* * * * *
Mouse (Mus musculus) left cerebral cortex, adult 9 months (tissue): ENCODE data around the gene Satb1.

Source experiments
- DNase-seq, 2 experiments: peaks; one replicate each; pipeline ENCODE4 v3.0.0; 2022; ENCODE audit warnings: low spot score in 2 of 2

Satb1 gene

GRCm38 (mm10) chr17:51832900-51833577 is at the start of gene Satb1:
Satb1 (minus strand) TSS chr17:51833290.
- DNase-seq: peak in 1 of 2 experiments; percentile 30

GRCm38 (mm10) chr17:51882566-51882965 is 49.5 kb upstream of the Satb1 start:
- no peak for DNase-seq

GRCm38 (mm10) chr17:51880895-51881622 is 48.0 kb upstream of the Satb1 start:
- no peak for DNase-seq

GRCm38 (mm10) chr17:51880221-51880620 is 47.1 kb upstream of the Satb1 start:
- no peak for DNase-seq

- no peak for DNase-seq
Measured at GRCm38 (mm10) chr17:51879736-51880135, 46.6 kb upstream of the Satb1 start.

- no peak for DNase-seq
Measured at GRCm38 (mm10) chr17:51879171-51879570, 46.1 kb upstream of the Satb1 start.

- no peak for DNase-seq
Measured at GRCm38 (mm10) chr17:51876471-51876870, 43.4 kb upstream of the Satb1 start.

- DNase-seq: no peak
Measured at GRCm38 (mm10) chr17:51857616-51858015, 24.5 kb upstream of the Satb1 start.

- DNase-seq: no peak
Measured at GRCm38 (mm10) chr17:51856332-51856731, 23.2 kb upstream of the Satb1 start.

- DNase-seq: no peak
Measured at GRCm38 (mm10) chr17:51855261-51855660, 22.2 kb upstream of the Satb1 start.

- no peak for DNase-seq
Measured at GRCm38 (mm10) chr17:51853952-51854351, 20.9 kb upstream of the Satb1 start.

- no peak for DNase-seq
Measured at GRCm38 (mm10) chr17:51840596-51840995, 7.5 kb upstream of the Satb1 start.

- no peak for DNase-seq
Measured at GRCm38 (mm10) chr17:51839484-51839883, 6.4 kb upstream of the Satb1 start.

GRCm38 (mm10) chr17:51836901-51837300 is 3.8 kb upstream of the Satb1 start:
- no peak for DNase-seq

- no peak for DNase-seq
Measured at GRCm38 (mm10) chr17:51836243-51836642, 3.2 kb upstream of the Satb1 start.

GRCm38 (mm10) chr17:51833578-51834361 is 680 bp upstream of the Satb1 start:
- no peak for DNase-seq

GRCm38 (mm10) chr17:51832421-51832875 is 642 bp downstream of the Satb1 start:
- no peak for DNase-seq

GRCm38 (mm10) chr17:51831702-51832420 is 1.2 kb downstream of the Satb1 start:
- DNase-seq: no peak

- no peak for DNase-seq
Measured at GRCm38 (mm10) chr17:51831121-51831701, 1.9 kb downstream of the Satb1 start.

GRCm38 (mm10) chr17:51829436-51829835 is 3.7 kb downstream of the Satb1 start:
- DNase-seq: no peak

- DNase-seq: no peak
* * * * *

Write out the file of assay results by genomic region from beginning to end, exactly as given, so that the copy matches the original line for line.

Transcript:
Mouse (Mus musculus) left cerebral cortex, adult 9 months (tissue): ENCODE data around the gene Satb1.

Source experiments
- DNase-seq, 2 experiments: peaks; one replicate each; pipeline ENCODE4 v3.0.0; 2022; ENCODE audit warnings: low spot score in 2 of 2

Satb1 gene

GRCm38 (mm10) chr17:51832900-51833577 is at the start of gene Satb1:
Satb1 (minus strand) TSS chr17:51833290.
- DNase-seq: peak in 1 of 2 experiments; percentile 30

GRCm38 (mm10) chr17:51882566-51882965 is 49.5 kb upstream of the Satb1 start:
- no peak for DNase-seq

GRCm38 (mm10) chr17:51880895-51881622 is 48.0 kb upstream of the Satb1 start:
- no peak for DNase-seq

GRCm38 (mm10) chr17:51880221-51880620 is 47.1 kb upstream of the Satb1 start:
- no peak for DNase-seq

- no peak for DNase-seq
Measured at GRCm38 (mm10) chr17:51879736-51880135, 46.6 kb upstream of the Satb1 start.

- no peak for DNase-seq
Measured at GRCm38 (mm10) chr17:51879171-51879570, 46.1 kb upstream of the Satb1 start.

- no peak for DNase-seq
Measured at GRCm38 (mm10) chr17:51876471-51876870, 43.4 kb upstream of the Satb1 start.

- DNase-seq: no peak
Measured at GRCm38 (mm10) chr17:51857616-51858015, 24.5 kb upstream of the Satb1 start.

- DNase-seq: no peak
Measured at GRCm38 (mm10) chr17:51856332-51856731, 23.2 kb upstream of the Satb1 start.

- DNase-seq: no peak
Measured at GRCm38 (mm10) chr17:51855261-51855660, 22.2 kb upstream of the Satb1 start.

- no peak for DNase-seq
Measured at GRCm38 (mm10) chr17:51853952-51854351, 20.9 kb upstream of the Satb1 start.

- no peak for DNase-seq
Measured at GRCm38 (mm10) chr17:51840596-51840995, 7.5 kb upstream of the Satb1 start.

- no peak for DNase-seq
Measured at GRCm38 (mm10) chr17:51839484-51839883, 6.4 kb upstream of the Satb1 start.

GRCm38 (mm10) chr17:51836901-51837300 is 3.8 kb upstream of the Satb1 start:
- no peak for DNase-seq

- no peak for DNase-seq
Measured at GRCm38 (mm10) chr17:51836243-51836642, 3.2 kb upstream of the Satb1 start.

GRCm38 (mm10) chr17:51833578-51834361 is 680 bp upstream of the Satb1 start:
- no peak for DNase-seq

GRCm38 (mm10) chr17:51832421-51832875 is 642 bp downstream of the Satb1 start:
- no peak for DNase-seq

GRCm38 (mm10) chr17:51831702-51832420 is 1.2 kb downstream of the Satb1 start:
- DNase-seq: no peak

- no peak for DNase-seq
Measured at GRCm38 (mm10) chr17:51831121-51831701, 1.9 kb downstream of the Satb1 start.

GRCm38 (mm10) chr17:51829436-51829835 is 3.7 kb downstream of the Satb1 start:
- DNase-seq: no peak

- DNase-seq: no peak